The Impact of COVID-19
on Clinical Research



What is the

Heart Failure Collaboratory (HFC)?

Efficiency of clinical trials and evidence generation in heart failure and foster development of therapies by creating a collaborative environment in which FDA, government agencies including NIH and CMS, and the heart failure community can interact to optimize innovation and advancement of new therapeutic products. HFC has established five working groups to tackle individual issues in clinical trials and fostering the development of effective heart failure therapies.

The Heart Failure Collaboratory is a public-private partnership with the FDA and the consortium to help foster the development of new products for heart failure.

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Recent Publications

Access our latest publications, downloads and meeting notes.
Optimal Background Pharmacological Therapy for Heart Failure Patients in Clinical Trials: JACC Review Topic of the Week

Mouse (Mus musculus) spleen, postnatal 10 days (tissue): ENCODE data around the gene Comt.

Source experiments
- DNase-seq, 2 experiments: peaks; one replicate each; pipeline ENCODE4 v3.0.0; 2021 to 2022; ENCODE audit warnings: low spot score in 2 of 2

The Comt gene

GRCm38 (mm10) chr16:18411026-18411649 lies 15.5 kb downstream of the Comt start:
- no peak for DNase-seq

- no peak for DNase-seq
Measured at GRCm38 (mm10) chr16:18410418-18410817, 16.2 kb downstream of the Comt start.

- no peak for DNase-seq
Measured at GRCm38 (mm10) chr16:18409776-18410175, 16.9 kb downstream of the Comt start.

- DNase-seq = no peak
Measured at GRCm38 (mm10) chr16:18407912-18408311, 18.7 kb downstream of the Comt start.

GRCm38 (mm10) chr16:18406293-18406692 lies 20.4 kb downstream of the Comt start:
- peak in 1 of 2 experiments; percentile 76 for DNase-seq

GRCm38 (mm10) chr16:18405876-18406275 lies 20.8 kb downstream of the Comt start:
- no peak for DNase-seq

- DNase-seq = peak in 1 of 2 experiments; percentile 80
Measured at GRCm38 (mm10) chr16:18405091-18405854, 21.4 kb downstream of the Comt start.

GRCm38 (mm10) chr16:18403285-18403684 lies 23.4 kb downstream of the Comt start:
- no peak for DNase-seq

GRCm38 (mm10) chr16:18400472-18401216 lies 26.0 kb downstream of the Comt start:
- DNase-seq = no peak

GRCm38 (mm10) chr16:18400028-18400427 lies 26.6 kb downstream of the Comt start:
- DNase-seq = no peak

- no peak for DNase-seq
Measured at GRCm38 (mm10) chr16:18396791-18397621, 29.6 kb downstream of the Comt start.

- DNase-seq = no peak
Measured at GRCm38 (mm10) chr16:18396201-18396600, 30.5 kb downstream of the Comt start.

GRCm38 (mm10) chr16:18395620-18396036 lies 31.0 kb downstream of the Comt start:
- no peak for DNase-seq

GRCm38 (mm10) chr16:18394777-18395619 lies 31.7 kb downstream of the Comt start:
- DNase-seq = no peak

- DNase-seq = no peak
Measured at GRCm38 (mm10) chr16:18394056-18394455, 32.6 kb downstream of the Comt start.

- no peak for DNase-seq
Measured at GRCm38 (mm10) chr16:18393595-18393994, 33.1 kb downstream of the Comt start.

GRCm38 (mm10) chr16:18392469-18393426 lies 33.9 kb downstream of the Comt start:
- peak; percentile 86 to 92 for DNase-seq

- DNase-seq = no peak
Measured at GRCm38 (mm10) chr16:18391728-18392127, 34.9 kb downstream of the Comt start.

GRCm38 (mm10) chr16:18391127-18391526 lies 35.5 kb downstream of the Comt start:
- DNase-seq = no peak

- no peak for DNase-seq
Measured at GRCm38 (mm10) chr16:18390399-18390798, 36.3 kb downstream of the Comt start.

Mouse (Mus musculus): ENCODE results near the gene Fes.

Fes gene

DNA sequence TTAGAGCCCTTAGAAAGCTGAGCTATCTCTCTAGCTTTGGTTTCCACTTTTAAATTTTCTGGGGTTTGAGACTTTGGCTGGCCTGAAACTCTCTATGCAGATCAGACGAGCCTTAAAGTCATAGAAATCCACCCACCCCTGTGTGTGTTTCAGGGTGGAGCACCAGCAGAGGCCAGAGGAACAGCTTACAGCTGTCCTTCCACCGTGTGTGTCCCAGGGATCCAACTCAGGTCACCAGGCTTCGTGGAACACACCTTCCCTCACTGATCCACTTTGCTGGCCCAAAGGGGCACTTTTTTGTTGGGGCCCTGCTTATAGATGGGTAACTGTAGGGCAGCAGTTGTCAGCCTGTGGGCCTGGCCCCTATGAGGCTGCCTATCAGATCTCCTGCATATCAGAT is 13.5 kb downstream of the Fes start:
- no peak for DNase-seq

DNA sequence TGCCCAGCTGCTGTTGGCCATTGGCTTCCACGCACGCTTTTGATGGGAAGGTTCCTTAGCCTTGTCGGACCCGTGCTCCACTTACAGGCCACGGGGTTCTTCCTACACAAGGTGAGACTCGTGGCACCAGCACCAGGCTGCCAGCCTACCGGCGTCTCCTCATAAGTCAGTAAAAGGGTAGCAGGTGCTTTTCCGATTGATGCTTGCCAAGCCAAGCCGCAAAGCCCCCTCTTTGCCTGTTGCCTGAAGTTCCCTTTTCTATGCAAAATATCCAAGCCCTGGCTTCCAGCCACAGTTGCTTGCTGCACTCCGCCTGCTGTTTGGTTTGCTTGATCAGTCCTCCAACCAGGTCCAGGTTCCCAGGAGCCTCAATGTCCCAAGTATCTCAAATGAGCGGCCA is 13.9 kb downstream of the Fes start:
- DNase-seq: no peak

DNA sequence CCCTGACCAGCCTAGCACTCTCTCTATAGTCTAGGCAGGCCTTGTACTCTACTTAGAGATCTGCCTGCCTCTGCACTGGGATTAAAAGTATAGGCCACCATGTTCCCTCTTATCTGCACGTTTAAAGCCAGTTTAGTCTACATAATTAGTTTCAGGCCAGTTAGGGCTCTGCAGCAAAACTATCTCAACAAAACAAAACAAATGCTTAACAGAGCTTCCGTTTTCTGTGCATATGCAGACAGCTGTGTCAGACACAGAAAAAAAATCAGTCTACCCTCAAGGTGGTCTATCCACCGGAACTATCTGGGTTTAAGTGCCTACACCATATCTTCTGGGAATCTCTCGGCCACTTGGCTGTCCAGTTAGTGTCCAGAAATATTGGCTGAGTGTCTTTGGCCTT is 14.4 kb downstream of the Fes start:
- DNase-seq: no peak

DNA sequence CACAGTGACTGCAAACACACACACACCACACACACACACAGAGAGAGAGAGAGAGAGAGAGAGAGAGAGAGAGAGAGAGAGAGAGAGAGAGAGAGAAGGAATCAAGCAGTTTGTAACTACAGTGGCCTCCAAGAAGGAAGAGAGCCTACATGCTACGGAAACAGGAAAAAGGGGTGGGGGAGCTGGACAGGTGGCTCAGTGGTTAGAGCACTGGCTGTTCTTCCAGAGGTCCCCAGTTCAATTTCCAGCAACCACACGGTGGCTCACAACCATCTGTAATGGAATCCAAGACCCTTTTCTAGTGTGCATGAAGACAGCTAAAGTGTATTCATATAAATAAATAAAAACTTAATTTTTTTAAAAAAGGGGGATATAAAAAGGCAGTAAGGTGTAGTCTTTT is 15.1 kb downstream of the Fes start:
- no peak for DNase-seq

With the current landscape of approved therapies for heart failure (HF), there is a need to determine the role of a standard background therapy against which novel therapies are studied. The Heart Failure Collaboratory convened a multistakeholder group of clinical investigators, clinicians, patients, government representatives including U.S. Food and Drug Administration and National Institutes of Health participants, payers, and industry in March 2021 to discuss whether standardization of background drug therapy is necessary in clinical trials in patients with HF. The current paper summarizes the discussion and provides potential conceptual approaches, with a focus on therapies indicated for HF with reduced ejection fraction.
Improving Enrollment of Underrepresented Racial and Ethnic Populations in Heart Failure Trials--A Call to Action From the Heart Failure Collaboratory
Despite bearing a disproportionate burden of heart failure (HF), Black and Hispanic individuals have been poorly represented in HF clinical trials. Underrepresentation in clinical trials limits the generalizability of the findings to these populations and may even introduce uncertainties and hesitancy when translating trial data to the care of people from underrepresented groups.
Functional and Symptomatic Clinical Endpoints in Heart Failure Research: Insights from the Heart Failure Collaboratory Academic Research Consortium (HF ARC) Scientific Expert Panel
Increased use of functional and symptomatic endpoints, along with the ability to remotely capture them, has the potential to improve the efficiency of HF clinical trials in a patient-centered manner. We summarize expert consensus recommendations for use of these metrics in clinical trials and frameworks for their continued evolution.